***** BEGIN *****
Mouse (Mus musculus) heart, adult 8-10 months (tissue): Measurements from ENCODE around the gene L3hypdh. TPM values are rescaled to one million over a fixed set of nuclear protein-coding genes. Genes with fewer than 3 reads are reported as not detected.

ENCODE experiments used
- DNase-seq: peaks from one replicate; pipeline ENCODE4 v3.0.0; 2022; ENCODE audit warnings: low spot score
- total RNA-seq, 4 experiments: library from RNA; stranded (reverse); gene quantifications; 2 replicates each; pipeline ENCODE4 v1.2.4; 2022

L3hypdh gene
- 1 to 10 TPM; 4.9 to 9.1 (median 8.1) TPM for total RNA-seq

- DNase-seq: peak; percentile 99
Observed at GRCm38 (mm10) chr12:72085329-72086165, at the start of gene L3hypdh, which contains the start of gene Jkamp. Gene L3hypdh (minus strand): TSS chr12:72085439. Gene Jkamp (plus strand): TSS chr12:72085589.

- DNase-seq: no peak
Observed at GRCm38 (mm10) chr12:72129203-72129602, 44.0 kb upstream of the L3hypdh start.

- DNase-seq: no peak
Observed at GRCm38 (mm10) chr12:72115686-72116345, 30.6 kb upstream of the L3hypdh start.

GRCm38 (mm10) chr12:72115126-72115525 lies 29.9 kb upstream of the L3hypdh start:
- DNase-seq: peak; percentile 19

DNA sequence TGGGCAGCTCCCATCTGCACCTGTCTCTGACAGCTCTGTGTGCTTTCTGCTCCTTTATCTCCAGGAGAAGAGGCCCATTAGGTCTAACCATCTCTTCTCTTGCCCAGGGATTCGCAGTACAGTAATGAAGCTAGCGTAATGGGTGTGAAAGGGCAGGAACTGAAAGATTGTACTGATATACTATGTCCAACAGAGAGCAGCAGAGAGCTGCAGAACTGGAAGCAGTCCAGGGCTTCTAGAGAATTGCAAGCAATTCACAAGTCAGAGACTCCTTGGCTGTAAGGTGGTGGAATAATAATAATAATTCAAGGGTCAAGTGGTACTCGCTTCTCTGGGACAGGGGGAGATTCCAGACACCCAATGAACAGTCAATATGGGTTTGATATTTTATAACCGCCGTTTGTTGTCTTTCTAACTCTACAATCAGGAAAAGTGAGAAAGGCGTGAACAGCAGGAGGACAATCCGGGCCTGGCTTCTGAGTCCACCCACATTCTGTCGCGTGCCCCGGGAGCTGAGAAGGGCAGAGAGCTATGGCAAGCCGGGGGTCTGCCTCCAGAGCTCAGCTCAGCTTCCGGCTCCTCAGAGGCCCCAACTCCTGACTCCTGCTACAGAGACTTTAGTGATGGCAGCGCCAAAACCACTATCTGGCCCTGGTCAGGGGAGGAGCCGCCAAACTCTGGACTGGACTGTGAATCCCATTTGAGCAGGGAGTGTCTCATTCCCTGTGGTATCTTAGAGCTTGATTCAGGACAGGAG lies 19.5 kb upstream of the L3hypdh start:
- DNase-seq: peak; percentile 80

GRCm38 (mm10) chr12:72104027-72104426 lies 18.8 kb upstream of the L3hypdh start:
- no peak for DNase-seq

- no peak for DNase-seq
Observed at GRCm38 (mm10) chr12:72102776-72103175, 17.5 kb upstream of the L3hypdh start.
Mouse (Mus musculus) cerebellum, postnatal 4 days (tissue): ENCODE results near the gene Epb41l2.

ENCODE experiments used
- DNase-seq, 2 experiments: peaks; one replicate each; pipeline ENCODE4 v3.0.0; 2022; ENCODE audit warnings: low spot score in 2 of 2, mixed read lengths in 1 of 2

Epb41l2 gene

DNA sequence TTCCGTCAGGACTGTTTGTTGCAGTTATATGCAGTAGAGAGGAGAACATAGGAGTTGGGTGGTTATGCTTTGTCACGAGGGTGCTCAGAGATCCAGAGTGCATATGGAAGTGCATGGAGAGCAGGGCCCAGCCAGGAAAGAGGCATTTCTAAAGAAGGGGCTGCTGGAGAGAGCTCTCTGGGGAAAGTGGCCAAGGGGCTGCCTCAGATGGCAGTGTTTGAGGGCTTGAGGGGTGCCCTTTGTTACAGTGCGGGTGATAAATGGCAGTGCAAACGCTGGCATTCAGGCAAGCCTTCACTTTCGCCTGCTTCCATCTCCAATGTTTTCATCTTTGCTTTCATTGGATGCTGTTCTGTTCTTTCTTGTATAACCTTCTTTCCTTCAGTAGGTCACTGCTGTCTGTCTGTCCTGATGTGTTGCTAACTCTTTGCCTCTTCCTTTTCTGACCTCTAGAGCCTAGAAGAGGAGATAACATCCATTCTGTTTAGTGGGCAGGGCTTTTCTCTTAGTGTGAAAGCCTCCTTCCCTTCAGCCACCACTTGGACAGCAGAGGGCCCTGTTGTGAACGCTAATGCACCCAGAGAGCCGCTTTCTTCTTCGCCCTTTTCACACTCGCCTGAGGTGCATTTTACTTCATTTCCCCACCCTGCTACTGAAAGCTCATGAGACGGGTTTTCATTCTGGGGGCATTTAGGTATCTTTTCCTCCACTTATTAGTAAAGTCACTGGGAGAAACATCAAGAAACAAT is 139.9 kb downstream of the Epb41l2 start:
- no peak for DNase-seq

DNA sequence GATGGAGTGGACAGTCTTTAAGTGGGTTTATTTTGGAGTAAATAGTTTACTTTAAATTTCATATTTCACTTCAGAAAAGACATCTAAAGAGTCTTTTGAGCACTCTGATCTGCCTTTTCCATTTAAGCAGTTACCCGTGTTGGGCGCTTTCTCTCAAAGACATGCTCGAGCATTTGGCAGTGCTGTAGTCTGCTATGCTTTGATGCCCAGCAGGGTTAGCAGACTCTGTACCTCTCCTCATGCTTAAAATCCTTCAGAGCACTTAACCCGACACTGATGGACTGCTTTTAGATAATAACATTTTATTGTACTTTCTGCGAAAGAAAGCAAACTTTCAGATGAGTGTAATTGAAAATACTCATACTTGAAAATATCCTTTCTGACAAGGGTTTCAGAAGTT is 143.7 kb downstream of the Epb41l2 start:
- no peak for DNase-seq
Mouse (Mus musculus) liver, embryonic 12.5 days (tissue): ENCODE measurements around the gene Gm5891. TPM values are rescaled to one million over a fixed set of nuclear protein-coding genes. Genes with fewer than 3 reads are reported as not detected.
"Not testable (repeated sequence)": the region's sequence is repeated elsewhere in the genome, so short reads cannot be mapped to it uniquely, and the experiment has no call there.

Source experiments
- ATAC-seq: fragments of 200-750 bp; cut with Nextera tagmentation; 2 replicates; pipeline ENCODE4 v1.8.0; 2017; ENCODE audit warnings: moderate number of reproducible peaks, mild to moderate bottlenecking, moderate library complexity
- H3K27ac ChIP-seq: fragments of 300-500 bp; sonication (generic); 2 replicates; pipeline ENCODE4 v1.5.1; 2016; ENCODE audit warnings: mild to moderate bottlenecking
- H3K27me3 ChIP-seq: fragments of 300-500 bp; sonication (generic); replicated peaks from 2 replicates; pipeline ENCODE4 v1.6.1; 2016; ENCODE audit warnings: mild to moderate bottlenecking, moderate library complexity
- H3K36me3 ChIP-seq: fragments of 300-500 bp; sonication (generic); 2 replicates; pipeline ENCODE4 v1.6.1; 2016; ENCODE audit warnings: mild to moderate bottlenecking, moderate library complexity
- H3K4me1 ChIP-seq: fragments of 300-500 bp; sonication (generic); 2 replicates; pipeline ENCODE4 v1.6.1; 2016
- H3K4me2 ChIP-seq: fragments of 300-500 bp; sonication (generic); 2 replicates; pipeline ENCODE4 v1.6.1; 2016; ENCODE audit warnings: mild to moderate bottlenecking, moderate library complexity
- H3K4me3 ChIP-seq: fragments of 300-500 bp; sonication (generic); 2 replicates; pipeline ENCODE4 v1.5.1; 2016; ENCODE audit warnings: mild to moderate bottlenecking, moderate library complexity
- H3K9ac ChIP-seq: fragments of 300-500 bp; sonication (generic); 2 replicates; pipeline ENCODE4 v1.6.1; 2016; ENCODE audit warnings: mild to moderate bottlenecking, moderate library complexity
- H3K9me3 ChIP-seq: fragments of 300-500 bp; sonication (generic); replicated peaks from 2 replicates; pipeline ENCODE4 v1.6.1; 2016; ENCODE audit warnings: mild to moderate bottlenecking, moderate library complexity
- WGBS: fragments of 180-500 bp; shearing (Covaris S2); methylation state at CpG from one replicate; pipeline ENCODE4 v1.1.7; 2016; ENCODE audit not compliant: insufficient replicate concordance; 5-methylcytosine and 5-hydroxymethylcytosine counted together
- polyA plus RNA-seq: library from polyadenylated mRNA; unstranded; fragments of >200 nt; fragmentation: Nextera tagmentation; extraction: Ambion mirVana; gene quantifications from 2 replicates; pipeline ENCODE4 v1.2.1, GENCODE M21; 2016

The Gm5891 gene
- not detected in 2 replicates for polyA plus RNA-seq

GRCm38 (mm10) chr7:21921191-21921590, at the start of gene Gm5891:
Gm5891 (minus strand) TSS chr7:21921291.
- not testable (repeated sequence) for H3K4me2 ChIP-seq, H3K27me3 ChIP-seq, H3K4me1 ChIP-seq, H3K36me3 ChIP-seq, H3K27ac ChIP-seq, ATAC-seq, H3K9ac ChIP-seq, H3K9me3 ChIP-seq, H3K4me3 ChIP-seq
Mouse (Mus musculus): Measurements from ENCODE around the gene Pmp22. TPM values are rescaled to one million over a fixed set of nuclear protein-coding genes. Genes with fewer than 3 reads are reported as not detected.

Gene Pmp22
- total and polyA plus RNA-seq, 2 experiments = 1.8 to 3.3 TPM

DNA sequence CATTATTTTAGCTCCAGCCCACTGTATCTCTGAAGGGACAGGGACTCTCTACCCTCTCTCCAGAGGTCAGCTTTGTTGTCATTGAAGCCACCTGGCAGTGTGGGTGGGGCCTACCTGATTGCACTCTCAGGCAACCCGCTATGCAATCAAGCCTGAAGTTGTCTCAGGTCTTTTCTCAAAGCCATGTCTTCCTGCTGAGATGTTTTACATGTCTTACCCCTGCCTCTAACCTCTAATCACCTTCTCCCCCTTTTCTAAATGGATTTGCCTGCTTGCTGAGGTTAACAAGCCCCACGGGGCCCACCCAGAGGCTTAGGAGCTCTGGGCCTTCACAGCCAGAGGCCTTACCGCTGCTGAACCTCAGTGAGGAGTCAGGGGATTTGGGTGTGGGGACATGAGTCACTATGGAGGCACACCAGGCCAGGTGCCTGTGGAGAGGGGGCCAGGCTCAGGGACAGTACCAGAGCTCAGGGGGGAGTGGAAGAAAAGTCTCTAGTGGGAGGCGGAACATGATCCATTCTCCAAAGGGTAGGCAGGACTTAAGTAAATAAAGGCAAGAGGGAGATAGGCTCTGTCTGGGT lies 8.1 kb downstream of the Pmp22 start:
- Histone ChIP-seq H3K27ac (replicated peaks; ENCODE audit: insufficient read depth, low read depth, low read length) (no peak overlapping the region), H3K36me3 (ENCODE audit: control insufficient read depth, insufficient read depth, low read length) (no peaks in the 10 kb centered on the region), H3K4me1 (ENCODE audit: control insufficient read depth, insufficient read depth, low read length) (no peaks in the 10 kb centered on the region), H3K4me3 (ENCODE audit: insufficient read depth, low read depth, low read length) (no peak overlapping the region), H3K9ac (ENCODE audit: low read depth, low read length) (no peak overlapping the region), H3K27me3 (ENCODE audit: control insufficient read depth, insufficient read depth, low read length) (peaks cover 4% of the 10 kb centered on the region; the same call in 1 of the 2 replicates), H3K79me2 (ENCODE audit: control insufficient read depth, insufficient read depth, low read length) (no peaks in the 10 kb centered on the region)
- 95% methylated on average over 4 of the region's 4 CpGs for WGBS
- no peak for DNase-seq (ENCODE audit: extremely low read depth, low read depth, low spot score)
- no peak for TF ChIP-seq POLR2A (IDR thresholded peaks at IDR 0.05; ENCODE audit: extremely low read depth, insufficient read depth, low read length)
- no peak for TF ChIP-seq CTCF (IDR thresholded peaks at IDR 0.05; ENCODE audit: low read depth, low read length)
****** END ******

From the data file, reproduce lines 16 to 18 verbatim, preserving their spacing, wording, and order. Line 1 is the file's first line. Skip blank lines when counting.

- DNase-seq: peak; percentile 80

GRCm38 (mm10) chr12:72104027-72104426 lies 18.8 kb upstream of the L3hypdh start:
- no peak for DNase-seq